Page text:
By Stephen J. Kotz
Jonathan Glynn, a Sag Harbor artist, was flying his Cessna single-engine plane to Florida on January 13, 2010, the day after a major earthquake devastated the impoverished country of Haiti. Mr. Glynn, who had visited Haiti when he was younger and who also had experience flying small planes to the Bahamas, began to think about ways he could help.
“It was a fantasy, really, something to think about as I flew to Miami,” he said on Sunday. That fantasy soon turned into a series of one-man relief missions over the next month, as Mr. Glynn shuttled medical supplies into the country after learning on his first visit that doctors were performing amputations with carpenter’s saws and no anesthesia. Returning home and forgetting about it was no longer an option, he said.
Within a year, Mr. Glynn and his partners had created the Wings Over Haiti foundation and raised $100,000 to build a school for 43 children in Croix-des-Bouquet, a small town outside Port-au-Prince. That school, which has added a grade each year, now serves about 140 children, and Mr. Glynn is launching a fundraising drive to raise $50,000 to do it all over again.
“I’m not going to pretend this is going to help Haiti,” Mr. Glynn said, “Haiti’s a mess. This is going to help the kids.”
The current Wings Over Haiti School “is now an overwhelming success,” Mr. Glynn said, with a garden, fruit trees, basketball courts, and children, who “probably live in shacks with dirt floors and sheet metal roofs,” able to attend school and get regular meals.
It was made possible, he said, largely through the generosity of East End residents and service clubs like the Rotary and Lions.
But it wasn’t easy. “We made a lot of mistakes the first time,” Mr. Glynn said. At first the school leased the property, but it soon faced extortion efforts and official corruption. “It was pointless to do anything unless you own the land,” he said
The new project, near the town of Ranquitte, has a considerable head start in the form of the gift of 7 acres of land from the family of Magalie Theodore, a Haitian banker, whose father ran a school on the site until the earthquake hit seven years ago. Mr. Glynn said she had been asking him to consider the project for the past three years, but the time was not right — there was a death in his family, he had to undergo surgery, his dog died — until now.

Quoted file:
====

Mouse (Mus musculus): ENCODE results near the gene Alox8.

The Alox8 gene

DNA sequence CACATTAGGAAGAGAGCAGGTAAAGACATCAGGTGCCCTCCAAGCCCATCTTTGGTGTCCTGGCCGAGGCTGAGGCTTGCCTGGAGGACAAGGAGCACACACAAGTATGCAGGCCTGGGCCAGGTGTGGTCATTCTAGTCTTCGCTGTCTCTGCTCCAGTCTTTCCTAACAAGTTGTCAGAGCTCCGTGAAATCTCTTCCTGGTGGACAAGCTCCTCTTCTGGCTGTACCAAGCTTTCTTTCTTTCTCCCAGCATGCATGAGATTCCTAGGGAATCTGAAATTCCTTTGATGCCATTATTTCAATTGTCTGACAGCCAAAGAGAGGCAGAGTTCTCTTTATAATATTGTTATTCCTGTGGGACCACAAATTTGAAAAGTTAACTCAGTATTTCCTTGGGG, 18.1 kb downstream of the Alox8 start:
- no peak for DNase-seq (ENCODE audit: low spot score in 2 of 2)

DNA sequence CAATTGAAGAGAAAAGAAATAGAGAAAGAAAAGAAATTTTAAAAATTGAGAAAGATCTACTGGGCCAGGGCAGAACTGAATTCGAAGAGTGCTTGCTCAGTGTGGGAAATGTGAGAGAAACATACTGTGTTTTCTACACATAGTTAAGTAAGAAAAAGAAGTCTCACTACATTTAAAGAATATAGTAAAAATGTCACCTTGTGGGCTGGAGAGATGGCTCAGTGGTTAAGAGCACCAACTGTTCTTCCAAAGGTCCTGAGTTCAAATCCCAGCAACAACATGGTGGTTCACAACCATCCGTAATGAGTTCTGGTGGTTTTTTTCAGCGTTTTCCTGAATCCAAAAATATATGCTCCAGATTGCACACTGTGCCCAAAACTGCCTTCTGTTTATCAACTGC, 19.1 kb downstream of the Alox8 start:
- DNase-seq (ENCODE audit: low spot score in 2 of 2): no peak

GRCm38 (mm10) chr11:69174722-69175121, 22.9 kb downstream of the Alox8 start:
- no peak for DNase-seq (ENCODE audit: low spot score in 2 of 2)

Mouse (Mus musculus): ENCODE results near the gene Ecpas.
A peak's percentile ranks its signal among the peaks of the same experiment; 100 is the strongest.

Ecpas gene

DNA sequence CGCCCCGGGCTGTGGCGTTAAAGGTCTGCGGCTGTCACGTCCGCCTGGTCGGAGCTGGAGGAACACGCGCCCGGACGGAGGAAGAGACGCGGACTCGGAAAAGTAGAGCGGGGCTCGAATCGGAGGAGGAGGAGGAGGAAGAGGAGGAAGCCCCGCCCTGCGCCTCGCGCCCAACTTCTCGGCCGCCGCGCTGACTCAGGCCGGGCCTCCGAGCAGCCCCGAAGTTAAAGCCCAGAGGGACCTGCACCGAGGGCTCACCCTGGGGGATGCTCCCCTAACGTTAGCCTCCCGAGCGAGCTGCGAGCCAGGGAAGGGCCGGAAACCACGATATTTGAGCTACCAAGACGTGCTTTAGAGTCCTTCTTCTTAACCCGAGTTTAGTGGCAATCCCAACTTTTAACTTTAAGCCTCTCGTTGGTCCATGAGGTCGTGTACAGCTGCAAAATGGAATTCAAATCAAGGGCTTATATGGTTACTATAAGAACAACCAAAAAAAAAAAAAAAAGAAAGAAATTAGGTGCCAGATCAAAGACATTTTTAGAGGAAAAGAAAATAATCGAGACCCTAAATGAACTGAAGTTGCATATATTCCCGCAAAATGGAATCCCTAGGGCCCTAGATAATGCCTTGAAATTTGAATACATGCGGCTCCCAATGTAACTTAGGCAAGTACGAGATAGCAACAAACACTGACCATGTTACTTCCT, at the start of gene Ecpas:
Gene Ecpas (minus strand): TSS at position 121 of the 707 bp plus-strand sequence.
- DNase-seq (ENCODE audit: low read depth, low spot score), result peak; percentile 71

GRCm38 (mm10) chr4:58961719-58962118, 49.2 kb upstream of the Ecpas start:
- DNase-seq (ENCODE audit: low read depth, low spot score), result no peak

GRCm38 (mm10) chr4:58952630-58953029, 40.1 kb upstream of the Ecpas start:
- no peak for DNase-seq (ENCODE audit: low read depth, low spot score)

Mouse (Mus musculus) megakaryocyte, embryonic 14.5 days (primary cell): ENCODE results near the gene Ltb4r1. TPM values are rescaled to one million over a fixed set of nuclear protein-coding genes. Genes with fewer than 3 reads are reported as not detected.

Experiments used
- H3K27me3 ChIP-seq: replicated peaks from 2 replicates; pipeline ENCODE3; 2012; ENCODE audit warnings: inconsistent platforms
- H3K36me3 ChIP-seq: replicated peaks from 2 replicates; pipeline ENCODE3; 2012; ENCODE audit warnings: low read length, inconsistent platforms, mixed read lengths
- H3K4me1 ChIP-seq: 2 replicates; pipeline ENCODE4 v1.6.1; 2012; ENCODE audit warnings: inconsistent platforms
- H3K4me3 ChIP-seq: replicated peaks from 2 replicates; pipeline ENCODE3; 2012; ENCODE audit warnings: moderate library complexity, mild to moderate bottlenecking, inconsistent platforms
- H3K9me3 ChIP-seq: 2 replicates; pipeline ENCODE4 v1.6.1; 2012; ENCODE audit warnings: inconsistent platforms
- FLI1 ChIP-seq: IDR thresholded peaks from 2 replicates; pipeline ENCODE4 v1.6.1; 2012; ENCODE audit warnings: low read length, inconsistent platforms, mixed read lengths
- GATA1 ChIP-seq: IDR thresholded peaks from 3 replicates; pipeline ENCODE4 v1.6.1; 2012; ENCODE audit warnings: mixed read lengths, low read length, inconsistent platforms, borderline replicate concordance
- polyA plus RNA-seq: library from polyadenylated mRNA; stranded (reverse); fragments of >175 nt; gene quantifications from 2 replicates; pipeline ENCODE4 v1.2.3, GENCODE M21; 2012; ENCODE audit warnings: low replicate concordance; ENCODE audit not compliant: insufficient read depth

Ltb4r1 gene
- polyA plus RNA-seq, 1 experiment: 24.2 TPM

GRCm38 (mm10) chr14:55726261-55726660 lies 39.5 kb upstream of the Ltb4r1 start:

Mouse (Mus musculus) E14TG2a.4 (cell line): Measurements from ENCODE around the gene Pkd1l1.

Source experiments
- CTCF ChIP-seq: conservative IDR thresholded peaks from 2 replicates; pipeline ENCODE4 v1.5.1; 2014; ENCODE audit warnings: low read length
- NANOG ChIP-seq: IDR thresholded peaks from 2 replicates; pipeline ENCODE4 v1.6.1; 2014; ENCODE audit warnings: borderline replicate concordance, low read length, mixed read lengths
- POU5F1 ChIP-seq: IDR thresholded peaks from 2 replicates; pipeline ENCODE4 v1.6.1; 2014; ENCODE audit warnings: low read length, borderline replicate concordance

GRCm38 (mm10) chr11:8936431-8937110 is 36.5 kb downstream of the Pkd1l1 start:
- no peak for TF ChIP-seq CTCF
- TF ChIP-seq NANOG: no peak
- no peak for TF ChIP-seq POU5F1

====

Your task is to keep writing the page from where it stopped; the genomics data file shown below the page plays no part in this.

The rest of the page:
Although some of the buildings remain on the site, they are dilapidated and have to be razed, Mr. Glynn said. At first, Wings Over Haiti plans to launch a soccer program, which attracts the community, and then rebuild the school, starting with an enrollment of about 35 children with a goal of eventually educating about 10 to 12 times that many children.
Mr. Glynn visited Haiti in January to meet with the community. “They told me their number-one priority is getting the school back up and running,” he said.
Wings Over Haiti has begun raising “seed money” for an event it will hold at the Watermill Center on June 17. “Hamptons Artists for Haiti” will feature the works of some 35 artists, a silent auction, raffles, music, and food. Tickets are available for $125 at the group’s website, wingsoverhaiti.net.
Mr. Glynn, who is 65, said, the experience of the first school building project has made him confident he will be successful again. “I told Magalie my goal is to hand this off to you as soon as possible. I’m not interested in the day-to-day running of a school. I would prefer to build an infrastructure of smart, reliable Haitians who will keep it going a long time.”